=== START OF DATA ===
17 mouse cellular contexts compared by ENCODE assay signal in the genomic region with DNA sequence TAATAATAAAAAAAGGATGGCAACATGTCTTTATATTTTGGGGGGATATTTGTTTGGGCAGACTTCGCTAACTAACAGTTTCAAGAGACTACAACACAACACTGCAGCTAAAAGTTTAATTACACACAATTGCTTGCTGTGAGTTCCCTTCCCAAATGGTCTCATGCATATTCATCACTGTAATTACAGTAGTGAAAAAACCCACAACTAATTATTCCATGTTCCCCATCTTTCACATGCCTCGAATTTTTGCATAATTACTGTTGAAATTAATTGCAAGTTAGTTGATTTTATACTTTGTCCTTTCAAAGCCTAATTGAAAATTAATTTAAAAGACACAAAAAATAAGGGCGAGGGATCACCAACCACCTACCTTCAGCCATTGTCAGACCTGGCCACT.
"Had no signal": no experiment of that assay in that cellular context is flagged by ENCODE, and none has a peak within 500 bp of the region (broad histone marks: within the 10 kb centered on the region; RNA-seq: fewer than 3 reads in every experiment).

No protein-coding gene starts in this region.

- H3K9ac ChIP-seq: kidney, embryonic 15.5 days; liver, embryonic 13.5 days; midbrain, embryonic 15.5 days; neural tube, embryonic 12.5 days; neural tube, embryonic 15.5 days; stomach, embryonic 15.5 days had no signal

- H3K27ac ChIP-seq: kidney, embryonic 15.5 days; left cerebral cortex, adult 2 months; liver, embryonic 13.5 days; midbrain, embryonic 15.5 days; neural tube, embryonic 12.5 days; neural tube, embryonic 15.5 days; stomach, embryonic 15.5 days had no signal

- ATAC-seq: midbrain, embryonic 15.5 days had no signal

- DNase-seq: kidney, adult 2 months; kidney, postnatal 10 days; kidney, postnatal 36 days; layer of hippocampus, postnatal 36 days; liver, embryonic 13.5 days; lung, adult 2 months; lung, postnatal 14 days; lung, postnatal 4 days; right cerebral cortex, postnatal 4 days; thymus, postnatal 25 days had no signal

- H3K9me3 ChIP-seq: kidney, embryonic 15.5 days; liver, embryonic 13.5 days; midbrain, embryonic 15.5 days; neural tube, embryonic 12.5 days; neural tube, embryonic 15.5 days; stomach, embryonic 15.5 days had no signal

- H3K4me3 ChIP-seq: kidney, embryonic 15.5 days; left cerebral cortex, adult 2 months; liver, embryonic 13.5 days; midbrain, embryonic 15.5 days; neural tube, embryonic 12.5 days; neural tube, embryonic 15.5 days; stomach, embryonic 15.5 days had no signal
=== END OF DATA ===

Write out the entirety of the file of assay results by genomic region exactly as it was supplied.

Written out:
17 mouse cellular contexts compared by ENCODE assay signal in the genomic region with DNA sequence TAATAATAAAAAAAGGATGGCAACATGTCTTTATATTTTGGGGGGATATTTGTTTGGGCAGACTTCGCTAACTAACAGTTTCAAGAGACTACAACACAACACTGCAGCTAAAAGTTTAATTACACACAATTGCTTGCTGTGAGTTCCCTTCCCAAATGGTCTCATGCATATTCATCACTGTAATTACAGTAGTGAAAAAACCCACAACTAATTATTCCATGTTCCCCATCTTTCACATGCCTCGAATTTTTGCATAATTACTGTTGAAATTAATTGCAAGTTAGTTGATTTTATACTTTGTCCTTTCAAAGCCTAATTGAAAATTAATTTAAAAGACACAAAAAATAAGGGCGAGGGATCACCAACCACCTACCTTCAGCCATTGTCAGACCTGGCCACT.
"Had no signal": no experiment of that assay in that cellular context is flagged by ENCODE, and none has a peak within 500 bp of the region (broad histone marks: within the 10 kb centered on the region; RNA-seq: fewer than 3 reads in every experiment).

No protein-coding gene starts in this region.

- H3K9ac ChIP-seq: kidney, embryonic 15.5 days; liver, embryonic 13.5 days; midbrain, embryonic 15.5 days; neural tube, embryonic 12.5 days; neural tube, embryonic 15.5 days; stomach, embryonic 15.5 days had no signal

- H3K27ac ChIP-seq: kidney, embryonic 15.5 days; left cerebral cortex, adult 2 months; liver, embryonic 13.5 days; midbrain, embryonic 15.5 days; neural tube, embryonic 12.5 days; neural tube, embryonic 15.5 days; stomach, embryonic 15.5 days had no signal

- ATAC-seq: midbrain, embryonic 15.5 days had no signal

- DNase-seq: kidney, adult 2 months; kidney, postnatal 10 days; kidney, postnatal 36 days; layer of hippocampus, postnatal 36 days; liver, embryonic 13.5 days; lung, adult 2 months; lung, postnatal 14 days; lung, postnatal 4 days; right cerebral cortex, postnatal 4 days; thymus, postnatal 25 days had no signal

- H3K9me3 ChIP-seq: kidney, embryonic 15.5 days; liver, embryonic 13.5 days; midbrain, embryonic 15.5 days; neural tube, embryonic 12.5 days; neural tube, embryonic 15.5 days; stomach, embryonic 15.5 days had no signal

- H3K4me3 ChIP-seq: kidney, embryonic 15.5 days; left cerebral cortex, adult 2 months; liver, embryonic 13.5 days; midbrain, embryonic 15.5 days; neural tube, embryonic 12.5 days; neural tube, embryonic 15.5 days; stomach, embryonic 15.5 days had no signal